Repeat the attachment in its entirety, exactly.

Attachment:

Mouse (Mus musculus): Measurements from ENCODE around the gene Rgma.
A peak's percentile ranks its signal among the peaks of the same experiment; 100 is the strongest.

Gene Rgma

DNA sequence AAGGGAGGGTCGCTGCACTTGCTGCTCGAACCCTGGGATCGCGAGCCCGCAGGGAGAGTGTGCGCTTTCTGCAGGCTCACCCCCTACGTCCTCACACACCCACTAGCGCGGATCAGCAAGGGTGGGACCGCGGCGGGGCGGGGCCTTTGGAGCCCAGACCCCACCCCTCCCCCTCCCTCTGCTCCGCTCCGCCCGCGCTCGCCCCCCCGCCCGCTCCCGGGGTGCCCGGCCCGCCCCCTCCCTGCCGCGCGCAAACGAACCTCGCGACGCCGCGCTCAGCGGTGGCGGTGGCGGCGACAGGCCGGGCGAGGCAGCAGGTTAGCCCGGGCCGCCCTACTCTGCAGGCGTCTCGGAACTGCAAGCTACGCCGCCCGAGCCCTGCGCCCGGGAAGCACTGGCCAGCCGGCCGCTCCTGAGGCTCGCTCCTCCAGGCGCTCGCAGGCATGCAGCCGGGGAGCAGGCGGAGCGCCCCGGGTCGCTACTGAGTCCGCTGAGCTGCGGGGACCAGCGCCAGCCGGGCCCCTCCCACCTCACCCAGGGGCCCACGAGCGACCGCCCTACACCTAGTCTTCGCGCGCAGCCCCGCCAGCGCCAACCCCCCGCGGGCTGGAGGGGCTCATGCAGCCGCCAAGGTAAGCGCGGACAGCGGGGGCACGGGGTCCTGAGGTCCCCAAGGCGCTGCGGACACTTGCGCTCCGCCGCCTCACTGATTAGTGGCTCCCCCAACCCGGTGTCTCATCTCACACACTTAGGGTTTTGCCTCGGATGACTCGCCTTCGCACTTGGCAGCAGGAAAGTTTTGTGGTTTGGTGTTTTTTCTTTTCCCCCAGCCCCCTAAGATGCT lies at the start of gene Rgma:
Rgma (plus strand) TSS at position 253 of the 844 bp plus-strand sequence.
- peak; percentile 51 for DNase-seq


Mouse (Mus musculus): Measurements from ENCODE around the gene Rgma.
A peak's percentile ranks its signal among the peaks of the same experiment; 100 is the strongest.

Gene Rgma

DNA sequence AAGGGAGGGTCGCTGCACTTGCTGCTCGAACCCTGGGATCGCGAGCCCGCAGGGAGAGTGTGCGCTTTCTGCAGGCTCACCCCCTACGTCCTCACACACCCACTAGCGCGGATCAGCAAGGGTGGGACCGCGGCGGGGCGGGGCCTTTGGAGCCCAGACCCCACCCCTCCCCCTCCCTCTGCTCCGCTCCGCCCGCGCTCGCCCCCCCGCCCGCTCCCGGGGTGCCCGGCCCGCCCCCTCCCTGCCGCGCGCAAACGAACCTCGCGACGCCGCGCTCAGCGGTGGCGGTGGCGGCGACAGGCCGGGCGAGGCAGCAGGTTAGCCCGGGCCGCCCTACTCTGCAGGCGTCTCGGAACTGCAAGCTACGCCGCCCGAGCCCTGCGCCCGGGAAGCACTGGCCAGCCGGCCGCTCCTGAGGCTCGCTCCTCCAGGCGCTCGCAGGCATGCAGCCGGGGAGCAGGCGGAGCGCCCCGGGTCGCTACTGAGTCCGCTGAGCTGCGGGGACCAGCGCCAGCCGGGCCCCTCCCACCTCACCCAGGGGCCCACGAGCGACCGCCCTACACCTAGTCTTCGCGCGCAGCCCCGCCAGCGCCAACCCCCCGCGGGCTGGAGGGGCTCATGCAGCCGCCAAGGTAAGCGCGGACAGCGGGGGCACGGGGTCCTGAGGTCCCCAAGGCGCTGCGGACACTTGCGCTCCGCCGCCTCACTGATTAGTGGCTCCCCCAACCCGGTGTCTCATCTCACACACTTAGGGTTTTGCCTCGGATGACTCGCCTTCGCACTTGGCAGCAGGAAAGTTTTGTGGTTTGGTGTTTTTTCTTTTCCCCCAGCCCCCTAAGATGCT lies at the start of gene Rgma:
Rgma (plus strand) TSS at position 253 of the 844 bp plus-strand sequence.
- peak; percentile 51 for DNase-seq